If you’d like to know more about the buzzwords “active ageing” and what it means – read on! It’s the concept of enhancing opportunities to enable people to be active, happy and healthy later in life. Exercising into your latter years has numerous health benefits. In fact, one study found that those who engage in at least three hours of recreational sport a week for 10 years between the ages of fifty and sixty could increase the life expectancy of formerly sedentary individuals.
Julie Robinson, optimal ageing expert and founder of fitness initiative, Move It or Lose it, explains.
“People are living longer than ever before and because of this, attitudes towards ageing are changing. It is no longer expected that you slow down in your later years. And, in fact, the opposite is now being promoted. It’s great to see such a positive shift in messaging and with musculoskeletal conditions being the leading cause of disability in the UK, it’s never been more important for people to prioritise joint health and keep active at any age.”
Although numerous studies have concluded that physical activity is a key contributor to longevity, you should ensure you’re exercising in accordance with your age and ability. A routine which worked in your twenties may no longer be suitable. So what exactly should someone over the age of fifty be doing to keep fit?
Whilst younger adults often go straight into high-intensity workout routines which can run the risk of injuries, older adults have a natural decline in bone health and muscle mass. There’s also hormonal changes for women to contend with.
Unfortunately, many women find their joints suddenly become stiff and painful during perimenopause and menopause, which inevitably deters a natural desire to keep fit. Interestingly, joint pain affects as many as 40% of all menopausal women and joint stiffness is the most common contributor to impairment of quality of life and work in women of a menopausal age.
Julie Robinson comments: “Joint pain may not subside when hormones level out after the menopause. But there are many lifestyle changes that can help ease the pain and prevent it from getting worse. Commonly affected joints include the knees and hips so be sure to implement some specific exercises to support these areas. Walking is a great low-impact exercise which supports both the knees and hips. Walking helps to keep the joints flexible and strengthens the surrounding muscles.”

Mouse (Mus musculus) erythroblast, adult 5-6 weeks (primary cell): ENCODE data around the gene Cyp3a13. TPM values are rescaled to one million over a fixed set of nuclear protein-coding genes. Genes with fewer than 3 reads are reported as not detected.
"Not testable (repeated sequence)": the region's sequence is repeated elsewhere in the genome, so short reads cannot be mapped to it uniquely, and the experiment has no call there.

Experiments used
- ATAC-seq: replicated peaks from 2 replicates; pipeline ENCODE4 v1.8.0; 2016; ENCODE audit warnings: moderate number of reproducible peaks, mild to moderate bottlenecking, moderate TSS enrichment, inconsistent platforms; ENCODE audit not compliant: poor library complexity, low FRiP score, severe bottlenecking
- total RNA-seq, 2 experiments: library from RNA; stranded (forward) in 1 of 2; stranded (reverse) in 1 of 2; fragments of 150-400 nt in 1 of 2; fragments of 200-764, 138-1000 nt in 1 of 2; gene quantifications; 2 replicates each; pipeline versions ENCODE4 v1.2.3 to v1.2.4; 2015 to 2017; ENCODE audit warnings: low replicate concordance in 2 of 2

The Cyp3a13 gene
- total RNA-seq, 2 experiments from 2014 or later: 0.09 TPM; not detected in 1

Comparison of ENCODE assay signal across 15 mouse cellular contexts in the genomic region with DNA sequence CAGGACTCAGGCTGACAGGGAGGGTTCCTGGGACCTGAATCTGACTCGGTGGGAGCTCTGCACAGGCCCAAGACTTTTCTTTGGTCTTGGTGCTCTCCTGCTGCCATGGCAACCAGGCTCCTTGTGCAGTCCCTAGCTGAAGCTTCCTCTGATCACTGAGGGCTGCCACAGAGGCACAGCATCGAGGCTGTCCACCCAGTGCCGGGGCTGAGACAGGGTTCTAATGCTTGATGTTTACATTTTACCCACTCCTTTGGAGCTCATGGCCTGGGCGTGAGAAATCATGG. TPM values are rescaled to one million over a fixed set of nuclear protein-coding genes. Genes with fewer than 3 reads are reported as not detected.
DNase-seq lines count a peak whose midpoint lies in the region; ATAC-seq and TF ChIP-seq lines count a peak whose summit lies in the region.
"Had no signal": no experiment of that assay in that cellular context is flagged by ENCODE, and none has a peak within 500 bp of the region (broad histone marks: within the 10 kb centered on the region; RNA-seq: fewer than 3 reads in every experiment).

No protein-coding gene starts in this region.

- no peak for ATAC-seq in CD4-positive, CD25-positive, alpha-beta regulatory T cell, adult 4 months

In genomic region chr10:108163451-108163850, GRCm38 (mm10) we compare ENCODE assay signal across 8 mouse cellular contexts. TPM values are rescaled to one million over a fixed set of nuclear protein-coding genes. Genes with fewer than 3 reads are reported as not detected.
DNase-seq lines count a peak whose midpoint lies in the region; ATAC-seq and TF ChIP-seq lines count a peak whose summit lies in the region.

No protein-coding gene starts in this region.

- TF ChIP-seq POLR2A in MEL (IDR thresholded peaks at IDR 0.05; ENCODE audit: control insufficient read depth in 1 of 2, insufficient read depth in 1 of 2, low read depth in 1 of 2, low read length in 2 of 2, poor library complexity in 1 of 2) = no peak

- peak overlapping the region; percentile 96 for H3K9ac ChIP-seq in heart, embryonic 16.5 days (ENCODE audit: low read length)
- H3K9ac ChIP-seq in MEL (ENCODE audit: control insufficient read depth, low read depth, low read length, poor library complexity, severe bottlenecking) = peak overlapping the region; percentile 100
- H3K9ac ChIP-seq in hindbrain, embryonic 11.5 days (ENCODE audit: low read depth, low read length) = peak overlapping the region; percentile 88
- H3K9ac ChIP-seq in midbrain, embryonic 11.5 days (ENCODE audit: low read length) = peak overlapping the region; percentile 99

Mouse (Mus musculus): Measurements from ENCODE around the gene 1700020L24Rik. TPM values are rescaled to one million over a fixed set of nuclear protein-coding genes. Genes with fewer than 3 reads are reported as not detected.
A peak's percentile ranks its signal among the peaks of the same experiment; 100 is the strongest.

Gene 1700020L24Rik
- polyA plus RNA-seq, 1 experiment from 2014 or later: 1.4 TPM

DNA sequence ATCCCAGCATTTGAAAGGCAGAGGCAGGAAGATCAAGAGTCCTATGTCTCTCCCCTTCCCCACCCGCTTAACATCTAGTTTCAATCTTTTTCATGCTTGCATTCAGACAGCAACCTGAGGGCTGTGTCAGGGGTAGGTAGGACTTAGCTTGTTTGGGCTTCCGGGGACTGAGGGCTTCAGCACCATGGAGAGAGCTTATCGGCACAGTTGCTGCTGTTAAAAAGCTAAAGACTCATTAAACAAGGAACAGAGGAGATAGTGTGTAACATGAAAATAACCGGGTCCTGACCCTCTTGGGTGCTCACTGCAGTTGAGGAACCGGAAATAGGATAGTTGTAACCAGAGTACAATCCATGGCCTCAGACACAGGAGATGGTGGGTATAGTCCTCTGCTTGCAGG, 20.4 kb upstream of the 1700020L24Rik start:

Julie also recommends tailoring your fitness routine to incorporate both low-impact exercises and strength training.
“If you’re over fifty, try to tailor your exercise regime to accommodate for natural changes in joint health. I’d even recommend adding in gentle strength training to help build up lost strength from an age-related decrease in muscle mass. Weights can often feel intimidating but start off small and go at your own pace. Research suggests that when done regularly, strength training can help preserve bone density, independence and vitality.”
Help Relieve Discomfort
Staying active in your later years is imperative to help prevent physical decline. However, for the 20 million people in the UK suffering with a musculoskeletal condition such as arthritis, keeping up with a substantial exercise routine is not always possible.
Julie says, “Although I’m an advocate for active ageing, conditions such as arthritis can have a great impact on our desire to exercise. Pain and discomfort often accompany chronic health conditions, with many believing that exercise will exacerbate symptoms. In fact, keeping active can actually help relieve discomfort by reducing joint pain whilst increasing strength and flexibility. For those looking for additional support, joint movement may be made easier through the addition of a clinically backed supplement, such as GOPO® Joint Health which in numerous studies has been shown to reduce joint pain and stiffness.”
Credits: Author Yvonne McKenzie and Magazine The People's Friend